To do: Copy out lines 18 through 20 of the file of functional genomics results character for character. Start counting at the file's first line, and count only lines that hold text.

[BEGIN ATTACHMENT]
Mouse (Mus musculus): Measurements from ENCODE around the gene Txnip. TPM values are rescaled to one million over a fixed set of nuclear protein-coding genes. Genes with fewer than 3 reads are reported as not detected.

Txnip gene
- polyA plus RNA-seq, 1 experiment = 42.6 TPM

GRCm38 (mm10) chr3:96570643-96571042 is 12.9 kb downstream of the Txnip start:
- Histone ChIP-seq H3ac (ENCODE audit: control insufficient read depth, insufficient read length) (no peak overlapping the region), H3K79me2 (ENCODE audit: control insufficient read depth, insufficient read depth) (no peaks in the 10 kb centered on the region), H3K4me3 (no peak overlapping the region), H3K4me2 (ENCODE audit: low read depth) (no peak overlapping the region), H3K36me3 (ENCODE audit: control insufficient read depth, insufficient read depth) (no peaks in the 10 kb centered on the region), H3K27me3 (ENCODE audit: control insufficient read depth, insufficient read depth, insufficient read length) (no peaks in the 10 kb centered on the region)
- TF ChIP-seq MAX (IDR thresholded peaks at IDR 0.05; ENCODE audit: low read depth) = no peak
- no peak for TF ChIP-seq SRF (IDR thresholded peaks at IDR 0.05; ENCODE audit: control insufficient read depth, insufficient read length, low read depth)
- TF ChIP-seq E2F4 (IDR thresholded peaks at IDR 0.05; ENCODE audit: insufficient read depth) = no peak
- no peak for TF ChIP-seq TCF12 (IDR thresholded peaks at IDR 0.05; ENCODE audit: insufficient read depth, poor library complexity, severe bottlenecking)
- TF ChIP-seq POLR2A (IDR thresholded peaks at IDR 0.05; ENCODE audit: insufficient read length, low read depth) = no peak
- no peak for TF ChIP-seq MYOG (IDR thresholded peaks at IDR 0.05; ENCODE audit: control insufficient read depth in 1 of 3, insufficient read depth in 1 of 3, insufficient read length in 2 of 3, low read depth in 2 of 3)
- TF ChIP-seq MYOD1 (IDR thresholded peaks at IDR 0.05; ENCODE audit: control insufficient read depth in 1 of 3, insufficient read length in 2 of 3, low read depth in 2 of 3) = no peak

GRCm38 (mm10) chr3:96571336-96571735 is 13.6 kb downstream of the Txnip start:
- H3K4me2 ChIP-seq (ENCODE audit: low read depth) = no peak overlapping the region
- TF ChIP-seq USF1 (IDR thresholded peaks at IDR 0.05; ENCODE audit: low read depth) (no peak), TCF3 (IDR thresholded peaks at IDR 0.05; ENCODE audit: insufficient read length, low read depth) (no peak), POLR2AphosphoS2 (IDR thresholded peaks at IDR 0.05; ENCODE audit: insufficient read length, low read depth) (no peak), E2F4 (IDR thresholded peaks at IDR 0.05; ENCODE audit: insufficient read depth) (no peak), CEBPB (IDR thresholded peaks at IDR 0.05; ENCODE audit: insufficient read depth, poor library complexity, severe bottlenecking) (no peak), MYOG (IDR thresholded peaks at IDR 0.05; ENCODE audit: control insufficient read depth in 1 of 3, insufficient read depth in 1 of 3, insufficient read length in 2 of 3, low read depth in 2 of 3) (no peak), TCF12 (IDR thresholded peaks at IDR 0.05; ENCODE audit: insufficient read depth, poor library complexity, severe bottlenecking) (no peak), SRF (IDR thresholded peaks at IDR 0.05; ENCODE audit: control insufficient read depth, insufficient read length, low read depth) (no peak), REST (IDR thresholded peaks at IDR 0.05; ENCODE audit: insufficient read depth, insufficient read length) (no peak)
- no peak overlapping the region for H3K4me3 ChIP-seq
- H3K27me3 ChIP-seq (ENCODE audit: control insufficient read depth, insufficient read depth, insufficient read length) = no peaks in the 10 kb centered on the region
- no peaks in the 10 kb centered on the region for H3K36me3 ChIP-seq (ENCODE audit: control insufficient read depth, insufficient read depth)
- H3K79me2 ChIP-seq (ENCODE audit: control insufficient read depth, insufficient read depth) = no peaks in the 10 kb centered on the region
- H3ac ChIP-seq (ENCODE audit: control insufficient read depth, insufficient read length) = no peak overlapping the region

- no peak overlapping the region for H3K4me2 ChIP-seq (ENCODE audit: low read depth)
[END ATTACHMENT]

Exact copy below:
- no peaks in the 10 kb centered on the region for H3K36me3 ChIP-seq (ENCODE audit: control insufficient read depth, insufficient read depth)
- H3K79me2 ChIP-seq (ENCODE audit: control insufficient read depth, insufficient read depth) = no peaks in the 10 kb centered on the region
- H3ac ChIP-seq (ENCODE audit: control insufficient read depth, insufficient read length) = no peak overlapping the region